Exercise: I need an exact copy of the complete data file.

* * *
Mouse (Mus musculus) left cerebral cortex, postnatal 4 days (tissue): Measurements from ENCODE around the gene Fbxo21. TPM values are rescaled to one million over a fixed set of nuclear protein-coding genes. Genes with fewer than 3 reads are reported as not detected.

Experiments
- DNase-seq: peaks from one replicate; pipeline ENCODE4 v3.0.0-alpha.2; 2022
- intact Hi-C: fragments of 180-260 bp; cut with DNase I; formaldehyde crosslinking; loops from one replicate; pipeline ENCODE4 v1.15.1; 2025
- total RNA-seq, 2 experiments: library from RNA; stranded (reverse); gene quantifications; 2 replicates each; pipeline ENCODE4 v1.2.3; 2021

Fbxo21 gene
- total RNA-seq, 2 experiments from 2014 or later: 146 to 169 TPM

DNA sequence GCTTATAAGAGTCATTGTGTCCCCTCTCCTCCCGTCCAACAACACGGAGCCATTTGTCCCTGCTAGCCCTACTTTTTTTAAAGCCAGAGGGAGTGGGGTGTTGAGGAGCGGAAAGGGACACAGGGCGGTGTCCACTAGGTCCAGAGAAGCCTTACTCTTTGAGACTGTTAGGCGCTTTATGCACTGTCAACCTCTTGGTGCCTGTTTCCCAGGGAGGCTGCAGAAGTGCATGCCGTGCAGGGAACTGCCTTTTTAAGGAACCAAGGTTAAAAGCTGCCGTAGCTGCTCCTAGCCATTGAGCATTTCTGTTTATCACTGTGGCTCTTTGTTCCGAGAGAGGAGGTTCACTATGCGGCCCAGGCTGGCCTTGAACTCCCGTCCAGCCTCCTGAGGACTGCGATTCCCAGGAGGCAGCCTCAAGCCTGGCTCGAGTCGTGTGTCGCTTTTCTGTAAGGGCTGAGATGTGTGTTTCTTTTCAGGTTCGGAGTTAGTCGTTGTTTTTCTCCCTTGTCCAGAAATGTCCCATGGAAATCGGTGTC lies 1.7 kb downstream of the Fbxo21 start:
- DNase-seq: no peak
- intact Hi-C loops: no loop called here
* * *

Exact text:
Mouse (Mus musculus) left cerebral cortex, postnatal 4 days (tissue): Measurements from ENCODE around the gene Fbxo21. TPM values are rescaled to one million over a fixed set of nuclear protein-coding genes. Genes with fewer than 3 reads are reported as not detected.

Experiments
- DNase-seq: peaks from one replicate; pipeline ENCODE4 v3.0.0-alpha.2; 2022
- intact Hi-C: fragments of 180-260 bp; cut with DNase I; formaldehyde crosslinking; loops from one replicate; pipeline ENCODE4 v1.15.1; 2025
- total RNA-seq, 2 experiments: library from RNA; stranded (reverse); gene quantifications; 2 replicates each; pipeline ENCODE4 v1.2.3; 2021

Fbxo21 gene
- total RNA-seq, 2 experiments from 2014 or later: 146 to 169 TPM

DNA sequence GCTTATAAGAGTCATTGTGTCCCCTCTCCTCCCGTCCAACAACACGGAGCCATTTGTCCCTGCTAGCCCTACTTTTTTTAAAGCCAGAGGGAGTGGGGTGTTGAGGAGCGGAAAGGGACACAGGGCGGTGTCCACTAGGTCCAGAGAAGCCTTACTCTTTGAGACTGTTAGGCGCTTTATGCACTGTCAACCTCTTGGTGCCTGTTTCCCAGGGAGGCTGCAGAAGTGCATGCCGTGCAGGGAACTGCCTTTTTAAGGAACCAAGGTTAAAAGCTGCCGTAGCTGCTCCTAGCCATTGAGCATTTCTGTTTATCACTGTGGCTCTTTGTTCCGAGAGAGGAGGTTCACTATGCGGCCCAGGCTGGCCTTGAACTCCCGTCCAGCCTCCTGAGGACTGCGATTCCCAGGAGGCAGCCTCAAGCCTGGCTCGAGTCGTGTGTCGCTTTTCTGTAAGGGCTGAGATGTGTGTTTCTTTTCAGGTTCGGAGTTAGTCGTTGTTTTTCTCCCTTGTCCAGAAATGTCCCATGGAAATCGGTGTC lies 1.7 kb downstream of the Fbxo21 start:
- DNase-seq: no peak
- intact Hi-C loops: no loop called here